Date: 16 Mar 2008

Optimal management of platelet function after coronary stenting

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Opinion statement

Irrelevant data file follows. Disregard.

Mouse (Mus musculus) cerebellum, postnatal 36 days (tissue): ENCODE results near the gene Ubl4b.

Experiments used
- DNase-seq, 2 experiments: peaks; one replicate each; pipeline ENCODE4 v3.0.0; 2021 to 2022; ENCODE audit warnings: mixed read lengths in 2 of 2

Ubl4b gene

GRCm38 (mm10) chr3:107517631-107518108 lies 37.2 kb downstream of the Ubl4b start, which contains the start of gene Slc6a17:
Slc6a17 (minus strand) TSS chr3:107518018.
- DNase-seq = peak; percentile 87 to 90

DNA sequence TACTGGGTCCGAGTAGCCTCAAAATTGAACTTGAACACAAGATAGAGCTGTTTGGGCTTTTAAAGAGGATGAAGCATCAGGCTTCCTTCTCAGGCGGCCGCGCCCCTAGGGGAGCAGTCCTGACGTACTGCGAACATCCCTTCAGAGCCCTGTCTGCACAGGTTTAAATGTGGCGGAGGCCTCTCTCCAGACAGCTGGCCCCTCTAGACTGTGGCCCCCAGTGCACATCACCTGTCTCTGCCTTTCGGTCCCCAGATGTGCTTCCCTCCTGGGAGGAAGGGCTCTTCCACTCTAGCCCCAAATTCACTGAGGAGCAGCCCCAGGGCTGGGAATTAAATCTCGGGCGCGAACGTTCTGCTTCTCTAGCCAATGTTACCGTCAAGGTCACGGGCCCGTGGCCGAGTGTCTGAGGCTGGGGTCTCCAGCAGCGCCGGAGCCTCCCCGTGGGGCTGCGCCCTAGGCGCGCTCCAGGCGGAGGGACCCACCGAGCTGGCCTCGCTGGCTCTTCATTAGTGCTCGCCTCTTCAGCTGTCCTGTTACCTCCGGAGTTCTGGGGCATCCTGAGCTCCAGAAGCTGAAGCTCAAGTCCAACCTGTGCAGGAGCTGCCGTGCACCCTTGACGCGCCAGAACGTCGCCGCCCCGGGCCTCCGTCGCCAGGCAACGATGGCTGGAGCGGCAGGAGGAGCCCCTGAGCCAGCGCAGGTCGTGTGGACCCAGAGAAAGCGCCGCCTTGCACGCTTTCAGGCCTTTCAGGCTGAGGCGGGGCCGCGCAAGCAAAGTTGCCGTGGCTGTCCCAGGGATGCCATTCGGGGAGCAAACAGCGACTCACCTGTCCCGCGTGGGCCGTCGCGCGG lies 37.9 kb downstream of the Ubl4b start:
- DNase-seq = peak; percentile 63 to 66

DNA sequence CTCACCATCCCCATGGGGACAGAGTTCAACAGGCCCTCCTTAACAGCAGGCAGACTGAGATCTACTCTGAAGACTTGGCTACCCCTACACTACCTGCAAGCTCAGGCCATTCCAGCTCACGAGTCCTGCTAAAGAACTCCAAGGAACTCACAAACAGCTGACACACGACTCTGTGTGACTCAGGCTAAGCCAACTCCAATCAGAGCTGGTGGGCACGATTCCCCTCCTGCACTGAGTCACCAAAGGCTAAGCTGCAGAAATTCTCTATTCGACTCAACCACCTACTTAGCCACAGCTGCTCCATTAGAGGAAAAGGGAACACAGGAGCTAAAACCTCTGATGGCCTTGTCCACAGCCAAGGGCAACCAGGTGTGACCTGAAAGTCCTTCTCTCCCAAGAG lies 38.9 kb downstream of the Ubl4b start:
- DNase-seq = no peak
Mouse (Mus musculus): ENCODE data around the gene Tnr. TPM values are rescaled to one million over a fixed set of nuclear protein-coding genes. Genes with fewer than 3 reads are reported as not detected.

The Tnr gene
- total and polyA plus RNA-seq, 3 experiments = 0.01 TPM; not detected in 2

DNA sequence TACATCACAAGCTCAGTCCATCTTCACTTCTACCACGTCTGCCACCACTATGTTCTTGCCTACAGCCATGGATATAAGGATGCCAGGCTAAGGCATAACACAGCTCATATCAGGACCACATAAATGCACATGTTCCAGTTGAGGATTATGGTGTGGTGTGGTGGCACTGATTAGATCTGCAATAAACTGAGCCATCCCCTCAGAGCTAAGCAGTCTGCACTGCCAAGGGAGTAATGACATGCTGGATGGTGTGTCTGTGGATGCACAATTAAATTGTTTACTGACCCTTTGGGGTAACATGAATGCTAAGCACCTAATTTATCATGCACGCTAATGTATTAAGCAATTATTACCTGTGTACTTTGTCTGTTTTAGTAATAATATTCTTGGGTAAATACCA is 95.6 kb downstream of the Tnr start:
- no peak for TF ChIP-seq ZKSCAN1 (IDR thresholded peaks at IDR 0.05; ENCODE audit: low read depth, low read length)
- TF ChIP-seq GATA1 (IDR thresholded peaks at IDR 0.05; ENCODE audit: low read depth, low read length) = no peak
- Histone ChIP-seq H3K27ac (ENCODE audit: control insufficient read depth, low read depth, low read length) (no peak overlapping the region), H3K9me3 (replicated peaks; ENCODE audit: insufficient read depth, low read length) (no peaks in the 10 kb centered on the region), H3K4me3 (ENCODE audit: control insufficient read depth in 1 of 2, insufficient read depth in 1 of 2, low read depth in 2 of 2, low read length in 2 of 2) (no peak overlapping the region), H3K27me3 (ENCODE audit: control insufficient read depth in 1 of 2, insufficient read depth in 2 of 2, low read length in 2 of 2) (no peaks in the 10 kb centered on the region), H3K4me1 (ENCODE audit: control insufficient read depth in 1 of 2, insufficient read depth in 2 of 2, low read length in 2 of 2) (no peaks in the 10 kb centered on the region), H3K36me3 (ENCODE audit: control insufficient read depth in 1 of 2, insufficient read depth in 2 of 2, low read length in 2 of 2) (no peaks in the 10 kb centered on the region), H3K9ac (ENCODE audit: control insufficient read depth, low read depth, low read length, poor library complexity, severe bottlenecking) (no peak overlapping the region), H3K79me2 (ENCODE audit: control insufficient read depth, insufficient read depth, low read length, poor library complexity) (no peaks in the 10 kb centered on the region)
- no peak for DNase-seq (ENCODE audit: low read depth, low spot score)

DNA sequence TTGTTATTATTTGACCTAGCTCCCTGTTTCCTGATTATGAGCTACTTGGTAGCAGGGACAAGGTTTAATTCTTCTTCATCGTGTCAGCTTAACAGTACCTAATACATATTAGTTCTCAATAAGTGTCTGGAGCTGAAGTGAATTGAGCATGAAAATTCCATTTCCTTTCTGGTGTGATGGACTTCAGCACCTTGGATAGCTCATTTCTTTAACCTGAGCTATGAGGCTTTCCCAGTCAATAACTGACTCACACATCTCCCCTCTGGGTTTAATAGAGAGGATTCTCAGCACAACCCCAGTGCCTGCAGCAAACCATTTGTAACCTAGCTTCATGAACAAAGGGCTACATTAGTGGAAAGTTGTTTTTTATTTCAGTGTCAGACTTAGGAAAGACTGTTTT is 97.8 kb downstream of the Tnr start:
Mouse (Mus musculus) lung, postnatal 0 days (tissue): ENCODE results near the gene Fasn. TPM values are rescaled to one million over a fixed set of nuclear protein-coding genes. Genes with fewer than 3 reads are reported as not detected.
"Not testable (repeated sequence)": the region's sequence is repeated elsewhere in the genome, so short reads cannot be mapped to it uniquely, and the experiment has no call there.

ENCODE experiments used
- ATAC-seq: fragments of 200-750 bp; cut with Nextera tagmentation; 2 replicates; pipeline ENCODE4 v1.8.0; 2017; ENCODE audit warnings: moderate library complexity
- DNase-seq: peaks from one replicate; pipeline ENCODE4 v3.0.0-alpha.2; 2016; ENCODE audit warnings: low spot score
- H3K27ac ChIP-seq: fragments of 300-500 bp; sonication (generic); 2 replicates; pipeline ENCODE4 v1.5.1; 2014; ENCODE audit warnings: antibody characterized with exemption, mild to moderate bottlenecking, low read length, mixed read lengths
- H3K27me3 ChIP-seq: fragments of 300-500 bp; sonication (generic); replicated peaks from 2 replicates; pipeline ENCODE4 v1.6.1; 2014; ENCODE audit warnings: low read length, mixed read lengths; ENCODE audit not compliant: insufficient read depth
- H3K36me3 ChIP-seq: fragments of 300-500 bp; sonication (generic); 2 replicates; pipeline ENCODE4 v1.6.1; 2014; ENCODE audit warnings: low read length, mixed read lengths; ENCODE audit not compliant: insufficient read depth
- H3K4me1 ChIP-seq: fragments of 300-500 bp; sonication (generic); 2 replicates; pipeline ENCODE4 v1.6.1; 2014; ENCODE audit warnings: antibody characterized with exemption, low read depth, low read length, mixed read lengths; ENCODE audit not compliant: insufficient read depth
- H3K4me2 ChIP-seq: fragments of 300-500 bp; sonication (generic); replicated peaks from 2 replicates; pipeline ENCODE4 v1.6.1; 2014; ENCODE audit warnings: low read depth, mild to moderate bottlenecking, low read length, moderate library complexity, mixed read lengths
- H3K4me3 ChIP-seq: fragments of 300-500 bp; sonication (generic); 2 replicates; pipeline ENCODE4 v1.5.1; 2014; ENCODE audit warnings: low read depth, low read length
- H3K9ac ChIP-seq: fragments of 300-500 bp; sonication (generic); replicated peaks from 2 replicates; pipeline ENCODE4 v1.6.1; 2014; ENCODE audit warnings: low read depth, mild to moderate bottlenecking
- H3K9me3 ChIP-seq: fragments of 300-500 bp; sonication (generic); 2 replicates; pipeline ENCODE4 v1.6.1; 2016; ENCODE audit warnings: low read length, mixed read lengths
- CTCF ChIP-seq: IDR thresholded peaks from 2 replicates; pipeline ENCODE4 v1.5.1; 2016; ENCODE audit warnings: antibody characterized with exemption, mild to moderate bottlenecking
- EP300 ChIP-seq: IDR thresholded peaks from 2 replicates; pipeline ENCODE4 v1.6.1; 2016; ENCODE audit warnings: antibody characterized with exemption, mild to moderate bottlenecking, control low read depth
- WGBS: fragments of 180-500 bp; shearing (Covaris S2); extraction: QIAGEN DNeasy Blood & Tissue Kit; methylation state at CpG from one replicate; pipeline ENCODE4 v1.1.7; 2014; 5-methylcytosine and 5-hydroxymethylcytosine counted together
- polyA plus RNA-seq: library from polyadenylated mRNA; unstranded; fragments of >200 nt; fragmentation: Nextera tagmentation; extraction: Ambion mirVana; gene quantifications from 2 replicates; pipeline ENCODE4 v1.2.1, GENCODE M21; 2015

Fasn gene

Coronary stenting elicits vessel wall damage, and subsequent activation of platelets is implicated as a major component of complications such as acute, subacute, and late stent thrombosis. As such, dual antiplatelet therapy using aspirin and clopidogrel has become a routine adjunct to coronary stenting. Use of aspirin and clopidogrel with or without glycoprotein IIb/IIIa inhibitors after coronary stenting reduces the complication rate and improves long-term outcomes. Dual antiplatelet therapy using aspirin and clopidogrel is recommended for at least 4 weeks with bare metal stents, and for 3 to 6 months with drug-eluting stents for prevention of major adverse cardiac events. After coronary stenting, 1 year of dual antiplatelet therapy is recommended for prevention of future cardiac events. However, despite the use of antiplatelet agents, stent thrombosis occurs in approximately 1% of patients, with an increased likelihood of occurrence in high-risk patients or a lesion subset of patients. Although the incidence of stent thrombosis is low, stent thrombosis usually presents as acute coronary syndrome and the mortality rate is up to 45%. Thus, considering the widespread use of stents, a considerable number of people are inadequately protected from thrombotic events despite current standard antiplatelet therapy using aspirin and clopidogrel. A concern with clopidogrel is the loading time and loading dose required to achieve and maintain optimal inhibition of platelet aggregation. The current recommendation for ensuring maximum antiplatelet activity is administration of a 300-mg loading dose of clopidogrel initiated at least 6 hours prior to percutaneous coronary intervention (PCI), and ideally the day before. If this is not possible, a loading dose of 600 mg of clopidogrel should be administered at least 2 hours before PCI. Recently, new combinations of antiplatelet agents (ie, triple therapy using aspirin, clopidogrel, and cilostazol) and new drugs with potent antiplatelet effects (ie, Prasugrel [currently being developed by Sankyo Pharmaceuticals and Ube Pharmaceuticals in Japan and by Eli Lilly and Co. (Indianapolis, IN) in the United States], Cangrelor [currently being developed by AstraZeneca Pharmaceuticals, Wilmington, DE], and AZD6140) have been evaluated in clinical trials; such treatments may help reduce the number of cardiac events after coronary stenting.